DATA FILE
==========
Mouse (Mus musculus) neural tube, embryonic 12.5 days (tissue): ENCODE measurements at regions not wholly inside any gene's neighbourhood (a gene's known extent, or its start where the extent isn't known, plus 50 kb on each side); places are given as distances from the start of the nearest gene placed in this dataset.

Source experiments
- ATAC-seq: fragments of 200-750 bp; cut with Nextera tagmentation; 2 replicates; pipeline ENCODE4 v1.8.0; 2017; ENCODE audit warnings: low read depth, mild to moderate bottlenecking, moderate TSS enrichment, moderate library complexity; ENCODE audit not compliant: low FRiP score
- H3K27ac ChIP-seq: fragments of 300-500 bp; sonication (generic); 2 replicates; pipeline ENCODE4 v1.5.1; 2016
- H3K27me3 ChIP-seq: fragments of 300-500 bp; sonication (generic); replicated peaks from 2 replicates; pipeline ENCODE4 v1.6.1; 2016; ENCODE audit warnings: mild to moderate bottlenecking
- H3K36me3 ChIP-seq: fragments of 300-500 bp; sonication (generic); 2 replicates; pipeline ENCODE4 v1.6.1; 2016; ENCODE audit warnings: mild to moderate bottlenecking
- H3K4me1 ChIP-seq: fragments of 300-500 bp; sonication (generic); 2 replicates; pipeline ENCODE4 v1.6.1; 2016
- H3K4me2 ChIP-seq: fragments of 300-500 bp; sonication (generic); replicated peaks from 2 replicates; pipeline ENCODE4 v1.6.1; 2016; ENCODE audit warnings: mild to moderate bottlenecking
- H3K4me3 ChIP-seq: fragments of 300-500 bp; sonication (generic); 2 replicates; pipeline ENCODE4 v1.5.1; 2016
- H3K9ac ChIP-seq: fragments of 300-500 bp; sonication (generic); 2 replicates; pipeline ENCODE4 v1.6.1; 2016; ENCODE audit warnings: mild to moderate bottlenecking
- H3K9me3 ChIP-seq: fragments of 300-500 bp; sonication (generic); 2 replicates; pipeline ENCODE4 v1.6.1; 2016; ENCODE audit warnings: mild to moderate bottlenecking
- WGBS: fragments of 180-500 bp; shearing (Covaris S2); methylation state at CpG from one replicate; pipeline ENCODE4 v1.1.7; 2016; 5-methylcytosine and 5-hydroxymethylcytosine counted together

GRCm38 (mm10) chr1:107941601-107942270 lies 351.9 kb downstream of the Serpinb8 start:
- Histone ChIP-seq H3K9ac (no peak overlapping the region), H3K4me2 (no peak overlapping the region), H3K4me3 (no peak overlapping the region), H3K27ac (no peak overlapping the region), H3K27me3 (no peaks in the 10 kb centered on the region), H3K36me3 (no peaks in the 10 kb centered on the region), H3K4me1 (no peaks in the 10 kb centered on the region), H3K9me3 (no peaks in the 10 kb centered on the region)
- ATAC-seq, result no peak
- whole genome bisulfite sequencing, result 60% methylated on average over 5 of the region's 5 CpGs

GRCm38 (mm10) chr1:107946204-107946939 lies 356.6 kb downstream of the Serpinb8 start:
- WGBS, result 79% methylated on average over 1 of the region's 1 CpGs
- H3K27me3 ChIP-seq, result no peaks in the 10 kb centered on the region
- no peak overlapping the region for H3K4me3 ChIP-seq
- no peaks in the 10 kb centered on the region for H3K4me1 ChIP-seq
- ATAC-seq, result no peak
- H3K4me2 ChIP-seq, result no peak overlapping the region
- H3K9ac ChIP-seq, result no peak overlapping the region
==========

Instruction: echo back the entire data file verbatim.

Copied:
Mouse (Mus musculus) neural tube, embryonic 12.5 days (tissue): ENCODE measurements at regions not wholly inside any gene's neighbourhood (a gene's known extent, or its start where the extent isn't known, plus 50 kb on each side); places are given as distances from the start of the nearest gene placed in this dataset.

Source experiments
- ATAC-seq: fragments of 200-750 bp; cut with Nextera tagmentation; 2 replicates; pipeline ENCODE4 v1.8.0; 2017; ENCODE audit warnings: low read depth, mild to moderate bottlenecking, moderate TSS enrichment, moderate library complexity; ENCODE audit not compliant: low FRiP score
- H3K27ac ChIP-seq: fragments of 300-500 bp; sonication (generic); 2 replicates; pipeline ENCODE4 v1.5.1; 2016
- H3K27me3 ChIP-seq: fragments of 300-500 bp; sonication (generic); replicated peaks from 2 replicates; pipeline ENCODE4 v1.6.1; 2016; ENCODE audit warnings: mild to moderate bottlenecking
- H3K36me3 ChIP-seq: fragments of 300-500 bp; sonication (generic); 2 replicates; pipeline ENCODE4 v1.6.1; 2016; ENCODE audit warnings: mild to moderate bottlenecking
- H3K4me1 ChIP-seq: fragments of 300-500 bp; sonication (generic); 2 replicates; pipeline ENCODE4 v1.6.1; 2016
- H3K4me2 ChIP-seq: fragments of 300-500 bp; sonication (generic); replicated peaks from 2 replicates; pipeline ENCODE4 v1.6.1; 2016; ENCODE audit warnings: mild to moderate bottlenecking
- H3K4me3 ChIP-seq: fragments of 300-500 bp; sonication (generic); 2 replicates; pipeline ENCODE4 v1.5.1; 2016
- H3K9ac ChIP-seq: fragments of 300-500 bp; sonication (generic); 2 replicates; pipeline ENCODE4 v1.6.1; 2016; ENCODE audit warnings: mild to moderate bottlenecking
- H3K9me3 ChIP-seq: fragments of 300-500 bp; sonication (generic); 2 replicates; pipeline ENCODE4 v1.6.1; 2016; ENCODE audit warnings: mild to moderate bottlenecking
- WGBS: fragments of 180-500 bp; shearing (Covaris S2); methylation state at CpG from one replicate; pipeline ENCODE4 v1.1.7; 2016; 5-methylcytosine and 5-hydroxymethylcytosine counted together

GRCm38 (mm10) chr1:107941601-107942270 lies 351.9 kb downstream of the Serpinb8 start:
- Histone ChIP-seq H3K9ac (no peak overlapping the region), H3K4me2 (no peak overlapping the region), H3K4me3 (no peak overlapping the region), H3K27ac (no peak overlapping the region), H3K27me3 (no peaks in the 10 kb centered on the region), H3K36me3 (no peaks in the 10 kb centered on the region), H3K4me1 (no peaks in the 10 kb centered on the region), H3K9me3 (no peaks in the 10 kb centered on the region)
- ATAC-seq, result no peak
- whole genome bisulfite sequencing, result 60% methylated on average over 5 of the region's 5 CpGs

GRCm38 (mm10) chr1:107946204-107946939 lies 356.6 kb downstream of the Serpinb8 start:
- WGBS, result 79% methylated on average over 1 of the region's 1 CpGs
- H3K27me3 ChIP-seq, result no peaks in the 10 kb centered on the region
- no peak overlapping the region for H3K4me3 ChIP-seq
- no peaks in the 10 kb centered on the region for H3K4me1 ChIP-seq
- ATAC-seq, result no peak
- H3K4me2 ChIP-seq, result no peak overlapping the region
- H3K9ac ChIP-seq, result no peak overlapping the region